Roguelikes have an inherent identity crisis, and it’s one that Hades developer Supergiant Games may have solved.
“The part where roguelikes can be brutally difficult is, ironically, directly at odds with the part where they're so replayable,” Hades Creative Director Greg Kasavin tells Inverse.
In roguelikes, your venture through procedurally generated levels or dungeons on repeated runs. With each new attempt, your character gets a little bit stronger and your skills get a little bit sharper. In Hades, your goal is breaking out of hell.
There are two standout features that made Hades one of the most acclaimed games of last year: its focus on story and a unique accessibility option called God Mode.
“Our big focus from the start with Hades was how to take the sting of failure and reduce that as much as possible, knowing that it inherently feels bad to die in a game,” Kasavin says. “Even the narrative perspective of the game exists in service of that goal.”
God Mode grants a special Boon called Deus Ex Machina, which immediately makes the player take 20 percent less damage from attacks. That increases by two percent after each death, ultimately capping off at 80 percent resistance.
It’s a unique and bold system that makes Hades remarkably more accessible without sacrificing any of its fun story or gameplay. Ahead of Hades’ PS4 and Xbox release on August 13, Kasavin walked Inverse through the origins of this unique mechanic, and revealed that adding difficulty options to video games is much more complicated than you might think.
Going God Mode
Contrary to popular belief, Kasavin doesn’t think roguelikes are appealing simply because they’re hard.
“The part that's interesting about roguelikes is that it's different every time you play,” he says. “To experience that, they’ve got to kill you. If you’re playing for five hours before restarting, then you’re not experiencing the cool part.”
Many roguelikes get caught up in finding ways to kill the player. In turn, it can be pretty hard to get into this genre. Even Hades can be tricky, especially during boss battles, Hell Mode, or when Pact of Punishment modifiers actively make specific aspects more challenging. While Hades does embrace those difficult situations, Supergiant Games also wanted a feature that made the game a smoother experience for struggling players.
There was just one issue: a regular easy mode wouldn’t cut it.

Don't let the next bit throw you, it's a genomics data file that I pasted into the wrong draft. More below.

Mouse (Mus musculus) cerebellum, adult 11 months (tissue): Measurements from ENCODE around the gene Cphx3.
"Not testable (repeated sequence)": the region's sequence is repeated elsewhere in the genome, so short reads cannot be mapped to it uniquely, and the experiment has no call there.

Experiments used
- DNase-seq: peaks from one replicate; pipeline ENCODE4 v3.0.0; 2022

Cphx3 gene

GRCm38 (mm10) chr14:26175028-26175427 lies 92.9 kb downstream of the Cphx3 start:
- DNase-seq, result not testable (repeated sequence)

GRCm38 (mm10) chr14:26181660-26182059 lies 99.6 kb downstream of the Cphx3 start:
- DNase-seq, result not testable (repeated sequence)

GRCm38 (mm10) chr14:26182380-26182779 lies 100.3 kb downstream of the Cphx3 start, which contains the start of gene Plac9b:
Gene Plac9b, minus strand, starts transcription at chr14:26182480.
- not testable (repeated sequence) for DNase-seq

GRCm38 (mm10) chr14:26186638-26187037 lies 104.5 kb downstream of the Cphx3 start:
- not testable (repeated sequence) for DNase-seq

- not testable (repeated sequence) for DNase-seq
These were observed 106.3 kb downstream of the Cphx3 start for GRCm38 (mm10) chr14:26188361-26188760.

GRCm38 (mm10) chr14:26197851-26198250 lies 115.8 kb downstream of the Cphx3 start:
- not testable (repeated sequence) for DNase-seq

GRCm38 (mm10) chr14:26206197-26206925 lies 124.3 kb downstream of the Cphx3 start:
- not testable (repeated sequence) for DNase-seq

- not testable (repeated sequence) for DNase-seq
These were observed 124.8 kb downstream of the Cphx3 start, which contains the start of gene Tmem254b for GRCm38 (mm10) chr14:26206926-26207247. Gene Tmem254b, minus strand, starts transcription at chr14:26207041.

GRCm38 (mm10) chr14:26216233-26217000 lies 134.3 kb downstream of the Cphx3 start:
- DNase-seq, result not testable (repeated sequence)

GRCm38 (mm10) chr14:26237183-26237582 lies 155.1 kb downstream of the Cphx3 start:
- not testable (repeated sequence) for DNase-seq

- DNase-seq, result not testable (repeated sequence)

“If you could just blow through it, what's interesting about the game goes away because dying in this game and looping through it over and over is a really important part of the experience,” Kasavin says. “That got us talking, and that's where God Mode emerged. What if we just make you a little bit tougher?”
Supergiant Games didn’t want to make enemies weaker, it wanted a system where players could learn from their mistakes and improve over time. God Mode lets players take an extra couple of hits in each subsequent run so they can learn the patterns of whatever defeated them and eventually overcome the challenge.
Of course, the team then had to determine the most satisfying progression for God Mode. It starts with an “immediately palpable” 20 percent damage resistance boost that doesn’t break the game. While the 2 percent buffs from each subsequent death aren’t as noticeable, they give players the time and confidence needed to improve.
The feeling of having a super successful run in Hades is unmatched, and God Mode makes it easier for struggling players to experience that. God Mode is named after that feeling.
“The name felt right with the theme of the game where you're playing as a character who's powerful and capable,” Kasavin says. “If you want to experience more of that godlike might, here is the mode for you.”
Supergiant first implemented this feature in a December 2019 early access update. Players warmly received the addition, so Kasavin says not much about the mode was changed after that. Instead, the team is looking forward and thinking about what God Mode means for the future of difficulty options in all video games.
God Mode’s Legacy
Because Hades’ God Mode is one of the most innovative difficulty features in years, it’s easy to say that developers should implement similar systems elsewhere. That said, Kasavin doesn’t think God Mode will transition well to most other video games.
“God Mode reinforces our belief that the way to approach difficulty settings may need to be proprietary to the game. It's not a one size fits all solution,” he says. “I don't know that God Mode is transferable to other games because it's designed so specifically around the structure of Hades.”
Buffing the player after each death would make sense in a roguelike such as Returnal. A God Mode system wouldn't be as meaningful in a more linear game like Uncharted, where players only experience each level once and don’t die as much. While Kasavin thinks that developers should find unique ways to tailor the difficulty to their games, he also understands that this isn’t an easy task.
“As a game developer, I don't underestimate the extraordinary amount of work it takes to implement an easy mode of some sort, much less to implement a thoughtfully created easy mode,” Kasavin says. “I think what sometimes is lost in the conversation around difficulty is that it's not easy to tune a video game.”
Making video games is hard, and as accessibility becomes a greater concern for players, developers will need to find unique ways to tailor their game’s difficulty. If every video game could have helpful options like Hades’ God Mode, even more people would play them. And in the end, Kasavin thinks that’s what game developers want.
“If we could all make our games beloved by all players, we would do just that,” Kasavin admits. “It’s just not the same solution for all games.”
Hades will be released on PS4 and Xbox One on August 13, 2021.